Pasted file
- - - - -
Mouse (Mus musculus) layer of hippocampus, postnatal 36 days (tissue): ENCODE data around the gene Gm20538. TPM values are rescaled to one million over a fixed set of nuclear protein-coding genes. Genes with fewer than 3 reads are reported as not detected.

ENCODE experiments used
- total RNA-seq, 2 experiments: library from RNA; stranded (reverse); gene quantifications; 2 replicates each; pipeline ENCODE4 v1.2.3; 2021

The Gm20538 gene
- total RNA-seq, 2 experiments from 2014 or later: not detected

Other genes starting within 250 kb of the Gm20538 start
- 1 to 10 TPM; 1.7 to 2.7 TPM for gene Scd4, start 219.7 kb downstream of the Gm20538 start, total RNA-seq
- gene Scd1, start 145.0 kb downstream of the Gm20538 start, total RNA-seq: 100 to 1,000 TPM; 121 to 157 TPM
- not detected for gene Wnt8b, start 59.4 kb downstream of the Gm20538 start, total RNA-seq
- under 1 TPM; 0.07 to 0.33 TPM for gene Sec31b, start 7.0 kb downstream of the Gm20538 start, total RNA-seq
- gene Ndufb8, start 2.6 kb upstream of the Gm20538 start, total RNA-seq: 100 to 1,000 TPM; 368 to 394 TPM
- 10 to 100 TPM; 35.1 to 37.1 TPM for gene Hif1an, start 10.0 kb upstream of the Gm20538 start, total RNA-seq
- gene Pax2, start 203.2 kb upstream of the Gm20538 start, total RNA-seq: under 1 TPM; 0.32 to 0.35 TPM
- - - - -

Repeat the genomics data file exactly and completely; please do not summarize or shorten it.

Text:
Mouse (Mus musculus) layer of hippocampus, postnatal 36 days (tissue): ENCODE data around the gene Gm20538. TPM values are rescaled to one million over a fixed set of nuclear protein-coding genes. Genes with fewer than 3 reads are reported as not detected.

ENCODE experiments used
- total RNA-seq, 2 experiments: library from RNA; stranded (reverse); gene quantifications; 2 replicates each; pipeline ENCODE4 v1.2.3; 2021

The Gm20538 gene
- total RNA-seq, 2 experiments from 2014 or later: not detected

Other genes starting within 250 kb of the Gm20538 start
- 1 to 10 TPM; 1.7 to 2.7 TPM for gene Scd4, start 219.7 kb downstream of the Gm20538 start, total RNA-seq
- gene Scd1, start 145.0 kb downstream of the Gm20538 start, total RNA-seq: 100 to 1,000 TPM; 121 to 157 TPM
- not detected for gene Wnt8b, start 59.4 kb downstream of the Gm20538 start, total RNA-seq
- under 1 TPM; 0.07 to 0.33 TPM for gene Sec31b, start 7.0 kb downstream of the Gm20538 start, total RNA-seq
- gene Ndufb8, start 2.6 kb upstream of the Gm20538 start, total RNA-seq: 100 to 1,000 TPM; 368 to 394 TPM
- 10 to 100 TPM; 35.1 to 37.1 TPM for gene Hif1an, start 10.0 kb upstream of the Gm20538 start, total RNA-seq
- gene Pax2, start 203.2 kb upstream of the Gm20538 start, total RNA-seq: under 1 TPM; 0.32 to 0.35 TPM